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Prepping Your Workplace for Flu Season

Posted 7/25/2017 by UHBlog

If you want to reduce the spread of the flu in your workplace, it’s time for your employees to roll up their sleeves and get a flu shot. Our on-site flu clinic services can help.

Prepping Your Workplace for Flu Season

Each year, it’s not unusual to hear about a school or business where a flu outbreak spread quickly and caused a temporary shutdown. Yet, many people don’t realize how serious the virus can be or that it’s the most common vaccine-preventable illness, says infectious disease specialist Amy Ray, MD.

“Although ‘flu’ is often thought of as a minor illness, influenza infection results in about 36,000 deaths in the United States annually and many more hospitalizations,” Dr. Ray says. “Influenza can be deadly for the elderly since the stress of influenza infection leads to higher rates of strokes, pneumonia, breathing difficulties and heart attacks. Even healthy adults who become ill with influenza may miss a week of work due to fever, fatigue, body aches, headaches, sore throat and cough.”

Not only does the flu make those infected miserable, but also its impact on businesses is enormous. According to the Centers for Disease Control and Prevention (CDC), influenza costs the U.S. approximately $10.4 billion in direct costs for hospitalizations and outpatient visits. The National Institute for Occupational Safety and Health estimates that U.S. workers lose up to 111 million workdays due to the flu, resulting in lost productivity and absenteeism.

To help ensure employees in your workplace remain healthy and productive this fall, there are several things that you can do to prepare for flu season, says Dr. Ray, including:

  • Encourage employees to get a flu vaccine. The flu spreads rapidly, and its symptoms often start quickly. According to the National Institutes of Health, people start to feel sick about one to seven days after they come in contact with the virus. Most of the time symptoms appear within two to three days.
    Flu vaccines for the 2017 – 2018 season become available in August and are given throughout the fall and winter seasons. For employees who are able to be vaccinated, they should get it as early as possible, Dr. Ray suggests.
  • Counteract the myths. Many myths exist about the flu vaccine, such as:
    • Myth 1: It causes the flu. “The influenza vaccine can’t cause an influenza infection,” Dr. Ray says. “Other respiratory viruses, including common colds, circulate in the community simultaneously as influenza, and unfortunately many patients consider colds and the flu as one in the same. If you get a flu vaccine on Friday and develop a runny nose and low-grade fever on Monday, you likely have a simple cold, not influenza.”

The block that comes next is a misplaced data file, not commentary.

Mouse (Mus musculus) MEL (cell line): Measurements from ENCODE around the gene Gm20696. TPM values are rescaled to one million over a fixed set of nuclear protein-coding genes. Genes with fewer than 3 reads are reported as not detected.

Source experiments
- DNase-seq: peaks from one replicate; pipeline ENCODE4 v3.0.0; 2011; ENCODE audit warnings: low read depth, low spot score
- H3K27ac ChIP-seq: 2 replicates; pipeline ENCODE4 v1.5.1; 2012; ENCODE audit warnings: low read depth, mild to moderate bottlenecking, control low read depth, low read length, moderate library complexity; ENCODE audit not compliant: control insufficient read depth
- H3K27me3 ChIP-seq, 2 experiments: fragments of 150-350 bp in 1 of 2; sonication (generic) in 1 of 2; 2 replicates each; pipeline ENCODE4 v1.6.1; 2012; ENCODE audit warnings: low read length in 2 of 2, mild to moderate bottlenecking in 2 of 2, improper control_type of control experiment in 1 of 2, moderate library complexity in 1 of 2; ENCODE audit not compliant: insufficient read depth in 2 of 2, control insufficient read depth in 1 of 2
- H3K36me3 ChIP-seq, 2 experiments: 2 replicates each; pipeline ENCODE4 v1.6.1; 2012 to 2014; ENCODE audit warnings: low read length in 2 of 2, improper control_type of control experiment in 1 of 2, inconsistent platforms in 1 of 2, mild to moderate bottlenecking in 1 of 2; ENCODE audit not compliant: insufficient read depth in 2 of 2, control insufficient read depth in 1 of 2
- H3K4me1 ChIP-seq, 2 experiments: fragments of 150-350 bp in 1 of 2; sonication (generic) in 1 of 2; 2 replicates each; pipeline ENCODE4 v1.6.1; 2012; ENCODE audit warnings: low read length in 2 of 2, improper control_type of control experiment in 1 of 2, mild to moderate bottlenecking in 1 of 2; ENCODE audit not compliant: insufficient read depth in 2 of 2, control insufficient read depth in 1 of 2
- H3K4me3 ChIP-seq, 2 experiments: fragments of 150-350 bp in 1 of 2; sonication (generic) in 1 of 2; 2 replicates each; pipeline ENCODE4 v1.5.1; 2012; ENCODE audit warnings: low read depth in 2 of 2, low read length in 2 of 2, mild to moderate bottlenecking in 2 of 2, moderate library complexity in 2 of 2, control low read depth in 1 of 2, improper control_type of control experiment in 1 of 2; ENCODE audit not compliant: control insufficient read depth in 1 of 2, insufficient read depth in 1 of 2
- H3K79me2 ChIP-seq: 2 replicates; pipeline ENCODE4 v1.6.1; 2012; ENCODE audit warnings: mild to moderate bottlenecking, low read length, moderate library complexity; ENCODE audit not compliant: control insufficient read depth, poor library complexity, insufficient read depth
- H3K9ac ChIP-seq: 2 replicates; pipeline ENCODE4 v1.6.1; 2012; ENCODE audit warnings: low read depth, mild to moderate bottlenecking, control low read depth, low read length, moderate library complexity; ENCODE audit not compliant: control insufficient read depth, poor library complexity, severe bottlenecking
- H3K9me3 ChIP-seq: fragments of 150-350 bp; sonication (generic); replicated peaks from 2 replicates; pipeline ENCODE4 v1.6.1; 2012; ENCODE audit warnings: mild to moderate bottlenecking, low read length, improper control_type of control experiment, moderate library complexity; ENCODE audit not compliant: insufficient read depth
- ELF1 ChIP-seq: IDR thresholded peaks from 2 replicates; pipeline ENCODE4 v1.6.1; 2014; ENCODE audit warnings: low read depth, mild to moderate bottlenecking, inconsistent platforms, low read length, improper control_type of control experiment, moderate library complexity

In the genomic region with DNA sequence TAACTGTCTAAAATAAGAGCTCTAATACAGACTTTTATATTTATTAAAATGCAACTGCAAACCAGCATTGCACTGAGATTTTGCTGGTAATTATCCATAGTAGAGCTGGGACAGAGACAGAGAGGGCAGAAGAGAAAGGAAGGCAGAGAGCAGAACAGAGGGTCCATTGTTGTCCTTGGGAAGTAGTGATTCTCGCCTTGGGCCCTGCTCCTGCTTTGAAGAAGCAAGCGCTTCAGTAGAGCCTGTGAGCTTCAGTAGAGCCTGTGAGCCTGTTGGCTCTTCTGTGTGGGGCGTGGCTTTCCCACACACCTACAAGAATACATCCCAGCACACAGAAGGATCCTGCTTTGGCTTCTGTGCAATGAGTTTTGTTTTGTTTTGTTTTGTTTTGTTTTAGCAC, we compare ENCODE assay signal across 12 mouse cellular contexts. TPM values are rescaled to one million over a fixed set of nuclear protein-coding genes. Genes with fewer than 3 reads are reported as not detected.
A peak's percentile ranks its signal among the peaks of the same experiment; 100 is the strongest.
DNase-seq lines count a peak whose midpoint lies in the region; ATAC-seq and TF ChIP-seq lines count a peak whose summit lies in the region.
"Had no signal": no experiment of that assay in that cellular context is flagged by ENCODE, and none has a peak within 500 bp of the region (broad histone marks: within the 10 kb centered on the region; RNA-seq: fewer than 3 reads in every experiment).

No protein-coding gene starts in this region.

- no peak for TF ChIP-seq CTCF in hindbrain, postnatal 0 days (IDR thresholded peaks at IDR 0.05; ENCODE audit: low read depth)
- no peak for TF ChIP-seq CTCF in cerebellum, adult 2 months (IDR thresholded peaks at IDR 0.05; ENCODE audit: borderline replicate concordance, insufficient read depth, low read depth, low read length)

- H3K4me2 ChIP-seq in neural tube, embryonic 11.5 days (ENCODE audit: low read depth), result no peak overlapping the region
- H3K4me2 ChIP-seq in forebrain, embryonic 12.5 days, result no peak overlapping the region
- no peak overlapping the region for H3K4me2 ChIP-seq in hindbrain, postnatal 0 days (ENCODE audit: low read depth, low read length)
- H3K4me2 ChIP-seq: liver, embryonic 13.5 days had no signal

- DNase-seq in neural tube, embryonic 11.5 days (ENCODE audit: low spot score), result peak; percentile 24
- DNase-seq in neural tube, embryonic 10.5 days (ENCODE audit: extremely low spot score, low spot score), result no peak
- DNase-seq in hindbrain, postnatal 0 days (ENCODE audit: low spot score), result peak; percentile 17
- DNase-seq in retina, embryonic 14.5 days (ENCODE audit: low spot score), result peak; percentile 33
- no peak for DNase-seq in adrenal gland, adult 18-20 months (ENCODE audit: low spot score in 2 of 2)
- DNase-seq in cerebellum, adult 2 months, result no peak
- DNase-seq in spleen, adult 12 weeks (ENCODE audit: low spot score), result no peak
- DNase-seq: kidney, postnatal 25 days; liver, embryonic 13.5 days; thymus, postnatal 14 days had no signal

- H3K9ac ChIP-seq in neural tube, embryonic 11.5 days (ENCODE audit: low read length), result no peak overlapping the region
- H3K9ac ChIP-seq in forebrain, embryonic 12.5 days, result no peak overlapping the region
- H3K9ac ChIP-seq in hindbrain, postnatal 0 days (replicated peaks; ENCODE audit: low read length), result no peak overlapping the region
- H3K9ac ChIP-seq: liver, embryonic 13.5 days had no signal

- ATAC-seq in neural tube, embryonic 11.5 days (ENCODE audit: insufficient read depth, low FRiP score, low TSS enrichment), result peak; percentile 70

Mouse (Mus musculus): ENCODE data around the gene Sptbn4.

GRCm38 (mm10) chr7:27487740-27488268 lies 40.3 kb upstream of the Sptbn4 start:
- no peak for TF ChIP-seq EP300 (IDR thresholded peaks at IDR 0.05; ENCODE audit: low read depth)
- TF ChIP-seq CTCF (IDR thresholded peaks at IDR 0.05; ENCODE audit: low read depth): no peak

• Myth 2: The vaccine isn’t effective. “Flu vaccines aren’t 100 percent effective, but they remain our most powerful weapon of protection,” she says. “The influenza vaccine is highly safe, and if you do acquire influenza despite vaccination, your symptoms will be less dire and hospitalization can be avoided.”
  • Establish policies designed to keep employees well. According to the CDC, people with flu can spread it to others up to about six feet away when they cough, sneeze or talk. For that reason, you should encourage sick workers to stay home.
    “Due to how easily influenza is transmitted, employees should be encouraged to use their sick leave when they’re ill to avoid transmitting the flu within the workplace,” Dr. Ray says.
  • Practice cough etiquette and respiratory hygiene. This simply means encouraging employees to cover their mouth and nose with a tissue when they cough or sneeze. Dr. Ray suggests employers provide ample tissues near hand hygiene products – which you also have located throughout your workplace – to make this easier for your employees.
    Also, encourage employees to practice good health habits, such as washing their hands often with soap and warm water for 20 seconds or using alcohol-based hand rubs.

If you’re interested in UH’s onsite flu clinic services, connect with University Hospitals Employer Solutions for more information.

Amy Ray, MD is an infectious disease specialist, Director of Infection Control and Prevention at University Hospitals and Associate Division Chief of Infectious Diseases and HIV Medicine at University Hospitals Cleveland Medical Center. You can request an appointment with Dr. Ray or any other doctor online.

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